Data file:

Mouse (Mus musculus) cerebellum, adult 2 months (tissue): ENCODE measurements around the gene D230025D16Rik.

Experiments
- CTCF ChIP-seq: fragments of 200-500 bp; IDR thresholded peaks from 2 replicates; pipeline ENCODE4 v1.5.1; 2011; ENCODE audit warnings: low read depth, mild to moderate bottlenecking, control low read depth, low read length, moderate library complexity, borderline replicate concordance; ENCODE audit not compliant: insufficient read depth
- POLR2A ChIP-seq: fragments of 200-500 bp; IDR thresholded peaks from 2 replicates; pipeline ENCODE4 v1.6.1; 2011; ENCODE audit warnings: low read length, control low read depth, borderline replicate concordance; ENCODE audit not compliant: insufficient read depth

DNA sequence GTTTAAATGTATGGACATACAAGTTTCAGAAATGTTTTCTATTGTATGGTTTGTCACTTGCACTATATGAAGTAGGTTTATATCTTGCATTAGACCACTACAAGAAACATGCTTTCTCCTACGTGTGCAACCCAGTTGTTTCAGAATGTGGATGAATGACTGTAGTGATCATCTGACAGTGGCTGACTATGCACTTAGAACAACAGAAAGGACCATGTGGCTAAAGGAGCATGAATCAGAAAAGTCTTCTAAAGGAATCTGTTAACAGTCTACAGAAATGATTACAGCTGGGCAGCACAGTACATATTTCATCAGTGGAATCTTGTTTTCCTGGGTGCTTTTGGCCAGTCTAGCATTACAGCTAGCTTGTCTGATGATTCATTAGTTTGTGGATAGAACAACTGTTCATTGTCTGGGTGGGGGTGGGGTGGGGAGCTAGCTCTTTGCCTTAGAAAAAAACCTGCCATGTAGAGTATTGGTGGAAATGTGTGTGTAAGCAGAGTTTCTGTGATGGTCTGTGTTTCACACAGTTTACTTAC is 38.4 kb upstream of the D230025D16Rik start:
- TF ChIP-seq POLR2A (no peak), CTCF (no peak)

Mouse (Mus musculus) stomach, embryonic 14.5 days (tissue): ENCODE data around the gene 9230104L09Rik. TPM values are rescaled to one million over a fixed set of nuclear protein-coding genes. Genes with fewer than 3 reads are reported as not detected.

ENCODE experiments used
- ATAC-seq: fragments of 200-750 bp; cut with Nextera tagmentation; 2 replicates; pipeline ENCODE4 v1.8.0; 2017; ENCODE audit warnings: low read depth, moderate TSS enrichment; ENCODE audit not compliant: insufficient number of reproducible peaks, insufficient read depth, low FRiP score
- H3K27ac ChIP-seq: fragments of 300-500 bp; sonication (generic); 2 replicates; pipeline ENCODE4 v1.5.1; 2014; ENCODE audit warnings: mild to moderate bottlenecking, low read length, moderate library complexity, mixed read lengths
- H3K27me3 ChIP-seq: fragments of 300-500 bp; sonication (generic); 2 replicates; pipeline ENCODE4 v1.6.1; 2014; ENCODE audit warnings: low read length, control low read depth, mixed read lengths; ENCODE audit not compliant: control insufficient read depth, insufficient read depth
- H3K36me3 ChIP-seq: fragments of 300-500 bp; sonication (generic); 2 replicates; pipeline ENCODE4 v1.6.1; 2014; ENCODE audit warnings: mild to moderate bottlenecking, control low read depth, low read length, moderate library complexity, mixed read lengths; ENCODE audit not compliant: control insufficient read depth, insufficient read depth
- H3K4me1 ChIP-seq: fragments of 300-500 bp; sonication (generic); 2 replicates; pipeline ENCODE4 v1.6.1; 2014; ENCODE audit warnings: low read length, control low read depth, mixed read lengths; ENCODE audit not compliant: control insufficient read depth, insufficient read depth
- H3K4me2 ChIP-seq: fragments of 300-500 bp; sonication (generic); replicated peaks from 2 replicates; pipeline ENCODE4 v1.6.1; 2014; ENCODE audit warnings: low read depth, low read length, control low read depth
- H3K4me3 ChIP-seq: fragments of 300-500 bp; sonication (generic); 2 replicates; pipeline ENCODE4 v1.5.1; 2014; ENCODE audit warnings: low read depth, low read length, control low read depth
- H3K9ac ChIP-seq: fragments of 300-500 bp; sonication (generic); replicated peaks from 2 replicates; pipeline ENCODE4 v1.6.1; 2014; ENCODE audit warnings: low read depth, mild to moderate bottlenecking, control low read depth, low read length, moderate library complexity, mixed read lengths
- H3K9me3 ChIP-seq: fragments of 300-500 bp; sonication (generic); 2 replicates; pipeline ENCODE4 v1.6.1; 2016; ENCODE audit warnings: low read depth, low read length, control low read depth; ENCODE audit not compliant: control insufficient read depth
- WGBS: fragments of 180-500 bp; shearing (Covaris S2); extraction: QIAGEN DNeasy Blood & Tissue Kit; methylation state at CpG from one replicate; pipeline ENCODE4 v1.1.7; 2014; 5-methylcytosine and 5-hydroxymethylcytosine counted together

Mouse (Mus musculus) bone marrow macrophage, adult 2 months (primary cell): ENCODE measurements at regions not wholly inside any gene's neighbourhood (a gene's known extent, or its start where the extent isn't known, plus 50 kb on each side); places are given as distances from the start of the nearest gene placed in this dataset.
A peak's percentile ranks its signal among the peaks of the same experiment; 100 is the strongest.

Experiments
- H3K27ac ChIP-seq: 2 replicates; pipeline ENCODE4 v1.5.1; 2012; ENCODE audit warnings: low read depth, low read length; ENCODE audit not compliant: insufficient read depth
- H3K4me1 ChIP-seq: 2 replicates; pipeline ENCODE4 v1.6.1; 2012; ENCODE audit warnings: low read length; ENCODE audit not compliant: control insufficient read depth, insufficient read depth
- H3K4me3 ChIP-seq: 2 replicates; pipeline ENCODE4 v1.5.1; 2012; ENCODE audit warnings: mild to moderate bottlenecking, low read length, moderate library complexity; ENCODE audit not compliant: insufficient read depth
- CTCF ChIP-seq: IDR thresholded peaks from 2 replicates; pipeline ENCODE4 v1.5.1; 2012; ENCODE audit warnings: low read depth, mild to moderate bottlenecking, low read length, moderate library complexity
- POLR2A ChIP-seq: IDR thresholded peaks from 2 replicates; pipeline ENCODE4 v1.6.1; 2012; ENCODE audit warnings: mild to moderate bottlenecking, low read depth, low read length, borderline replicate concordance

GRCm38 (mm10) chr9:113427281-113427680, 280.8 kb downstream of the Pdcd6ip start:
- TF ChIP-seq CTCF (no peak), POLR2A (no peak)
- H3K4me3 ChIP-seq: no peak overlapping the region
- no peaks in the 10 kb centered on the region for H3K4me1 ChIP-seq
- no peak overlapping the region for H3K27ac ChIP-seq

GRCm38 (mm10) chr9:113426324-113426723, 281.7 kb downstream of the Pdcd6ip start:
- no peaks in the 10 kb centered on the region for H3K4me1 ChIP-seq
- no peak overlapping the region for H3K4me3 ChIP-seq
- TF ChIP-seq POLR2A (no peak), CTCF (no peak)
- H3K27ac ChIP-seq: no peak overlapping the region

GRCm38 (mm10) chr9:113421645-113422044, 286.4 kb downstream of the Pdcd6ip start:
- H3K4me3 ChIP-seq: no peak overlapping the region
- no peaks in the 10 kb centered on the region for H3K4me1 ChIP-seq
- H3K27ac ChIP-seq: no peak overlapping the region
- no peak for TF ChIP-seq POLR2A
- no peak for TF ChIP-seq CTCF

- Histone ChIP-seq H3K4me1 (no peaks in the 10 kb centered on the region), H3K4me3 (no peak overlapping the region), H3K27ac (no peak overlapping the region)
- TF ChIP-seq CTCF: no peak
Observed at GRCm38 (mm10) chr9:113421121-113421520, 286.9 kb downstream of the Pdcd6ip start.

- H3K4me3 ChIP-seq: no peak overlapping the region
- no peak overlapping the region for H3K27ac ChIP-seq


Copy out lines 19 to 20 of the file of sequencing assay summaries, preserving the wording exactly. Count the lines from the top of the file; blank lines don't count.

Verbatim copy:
Mouse (Mus musculus) bone marrow macrophage, adult 2 months (primary cell): ENCODE measurements at regions not wholly inside any gene's neighbourhood (a gene's known extent, or its start where the extent isn't known, plus 50 kb on each side); places are given as distances from the start of the nearest gene placed in this dataset.
A peak's percentile ranks its signal among the peaks of the same experiment; 100 is the strongest.